There have been many others

The federal government has harassed the ranchers, withdrew their “grazing rights,” confiscated their cattle and “conspired” against them, such as in the case of Wayne Hage,  who was the victim of a two-decades-long conspiracy, according to U.S. District Court Judge Robert C. Jones.

A must-read article by Hans von Spakovsky at Heritage.org reported that “federal employees of the Bureau of Land Management (BLM) of the Department of the Interior” conspired “to deny the grazing rights of a Nevada ranching family, interfere with their water rights, and destroy their cattle business by scaring away their customers.”

As reported at Tavern Keepers, Jack Vogt and Julian Smith saw their cattle confiscated  in 2001 “for what it [BLM] says are tens of thousands of dollars in unpaid grazing fees and fines.” Also in 2001, Ben Colvin was “fighting an uphill battle with the BLM which culminated in the confiscation of his cattle…” Other cases can be found hereherehere, here, and here.

The federal government stands down…for now

In the wake of the Bundy controversy, the BLM attempted damage control, addressing the matter on their taxpayer-funded website, saying that it is a “matter of fairness:”

“Allowing individuals to continue illegal trespass grazing on federal lands is a matter of fairness to thousands of ranchers whose livestock graze in compliance with state and federal laws and regulations throughout the west.”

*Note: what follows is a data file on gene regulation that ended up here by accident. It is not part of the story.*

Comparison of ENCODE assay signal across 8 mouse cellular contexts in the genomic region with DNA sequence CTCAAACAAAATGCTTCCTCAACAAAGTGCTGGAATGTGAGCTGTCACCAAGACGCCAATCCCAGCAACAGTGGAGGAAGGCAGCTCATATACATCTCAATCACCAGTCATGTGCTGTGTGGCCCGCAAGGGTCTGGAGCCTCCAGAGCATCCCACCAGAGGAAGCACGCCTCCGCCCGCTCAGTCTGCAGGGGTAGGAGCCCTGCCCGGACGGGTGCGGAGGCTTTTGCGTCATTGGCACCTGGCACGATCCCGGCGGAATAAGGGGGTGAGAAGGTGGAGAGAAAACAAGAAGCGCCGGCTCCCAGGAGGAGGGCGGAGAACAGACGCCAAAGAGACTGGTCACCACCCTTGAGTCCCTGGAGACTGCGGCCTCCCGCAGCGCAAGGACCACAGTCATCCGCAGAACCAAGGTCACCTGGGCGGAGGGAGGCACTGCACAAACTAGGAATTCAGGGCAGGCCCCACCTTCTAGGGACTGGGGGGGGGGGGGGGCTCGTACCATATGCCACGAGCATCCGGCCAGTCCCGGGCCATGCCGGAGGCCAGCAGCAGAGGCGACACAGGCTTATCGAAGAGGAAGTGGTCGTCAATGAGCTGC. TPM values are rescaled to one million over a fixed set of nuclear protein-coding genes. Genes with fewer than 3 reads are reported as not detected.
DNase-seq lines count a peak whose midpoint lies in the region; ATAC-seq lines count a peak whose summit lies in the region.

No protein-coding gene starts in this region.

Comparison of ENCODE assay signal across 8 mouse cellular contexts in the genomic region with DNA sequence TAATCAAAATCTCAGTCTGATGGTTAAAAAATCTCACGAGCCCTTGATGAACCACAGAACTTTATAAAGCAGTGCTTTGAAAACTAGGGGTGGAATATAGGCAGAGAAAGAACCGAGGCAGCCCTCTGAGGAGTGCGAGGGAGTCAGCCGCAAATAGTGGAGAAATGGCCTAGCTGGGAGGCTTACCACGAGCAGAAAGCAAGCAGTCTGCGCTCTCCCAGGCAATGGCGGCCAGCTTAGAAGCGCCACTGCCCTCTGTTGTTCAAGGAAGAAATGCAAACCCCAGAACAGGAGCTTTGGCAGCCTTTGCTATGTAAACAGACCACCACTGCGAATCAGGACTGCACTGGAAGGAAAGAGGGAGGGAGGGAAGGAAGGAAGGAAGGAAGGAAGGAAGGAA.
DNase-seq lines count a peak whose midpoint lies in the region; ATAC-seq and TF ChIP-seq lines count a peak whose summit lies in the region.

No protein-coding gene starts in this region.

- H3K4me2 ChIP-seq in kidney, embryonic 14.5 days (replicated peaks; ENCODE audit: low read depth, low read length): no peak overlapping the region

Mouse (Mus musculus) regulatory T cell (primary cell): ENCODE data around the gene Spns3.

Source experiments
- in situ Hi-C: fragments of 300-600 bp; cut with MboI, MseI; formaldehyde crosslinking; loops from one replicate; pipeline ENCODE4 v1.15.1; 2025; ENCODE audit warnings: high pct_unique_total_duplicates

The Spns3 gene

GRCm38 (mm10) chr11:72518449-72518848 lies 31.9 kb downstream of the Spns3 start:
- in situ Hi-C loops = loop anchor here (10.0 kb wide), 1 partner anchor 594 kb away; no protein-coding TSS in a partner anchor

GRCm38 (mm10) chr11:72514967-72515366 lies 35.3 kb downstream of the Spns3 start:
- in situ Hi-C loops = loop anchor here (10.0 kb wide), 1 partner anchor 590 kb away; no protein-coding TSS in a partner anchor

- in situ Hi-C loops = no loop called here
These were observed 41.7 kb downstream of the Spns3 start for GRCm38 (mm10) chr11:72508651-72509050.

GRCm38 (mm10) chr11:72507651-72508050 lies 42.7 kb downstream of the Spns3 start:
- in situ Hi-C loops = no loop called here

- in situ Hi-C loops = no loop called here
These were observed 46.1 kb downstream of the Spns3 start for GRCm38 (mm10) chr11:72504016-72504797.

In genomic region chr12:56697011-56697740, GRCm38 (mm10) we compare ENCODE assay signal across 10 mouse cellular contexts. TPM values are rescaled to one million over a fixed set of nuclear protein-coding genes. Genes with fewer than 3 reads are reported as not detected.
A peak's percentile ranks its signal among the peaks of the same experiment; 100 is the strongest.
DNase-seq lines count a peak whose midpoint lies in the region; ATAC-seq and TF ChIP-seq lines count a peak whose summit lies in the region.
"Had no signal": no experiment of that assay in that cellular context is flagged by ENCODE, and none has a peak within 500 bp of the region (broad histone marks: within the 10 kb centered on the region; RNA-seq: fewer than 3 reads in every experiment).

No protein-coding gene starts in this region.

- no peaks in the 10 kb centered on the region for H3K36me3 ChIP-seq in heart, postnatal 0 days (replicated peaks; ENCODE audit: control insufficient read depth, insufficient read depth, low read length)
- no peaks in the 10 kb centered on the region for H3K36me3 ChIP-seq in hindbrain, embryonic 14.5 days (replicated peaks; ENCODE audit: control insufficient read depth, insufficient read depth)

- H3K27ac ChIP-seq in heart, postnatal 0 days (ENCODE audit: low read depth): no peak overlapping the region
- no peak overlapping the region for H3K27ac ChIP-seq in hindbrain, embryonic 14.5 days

BLM did not mention the Desert Tortoise in their statement. It is fortunate that Americans have the federal government to fill us in on what is “fair.”

In the midst of the controversy, BLM released a statement saying in part,

“Based on information about conditions on the ground, and in consultation with law enforcement, we have made a decision to conclude the cattle gather because of our serious concern about the safety of employees and members of the public.”

Hysterically, the BLM continues,

“We ask that all parties in the area remain peaceful and law-abiding as the Bureau of Land Management and National Park Service work to end the operation in an orderly manner.”

The BLM, incidentally, shot a man a couple of months ago. The shooting by a “Bureau of Land Management ranger” resulted in the death of D’Andre Berghardt Jr., 20, “near the Red Rock Canyon National Conservation Area.”

After avoiding questions “for nearly a week,” BLM put the two rangers on routine administrative leave, according to a statement.

And I will leave you with a seriously dorky congressional candidate…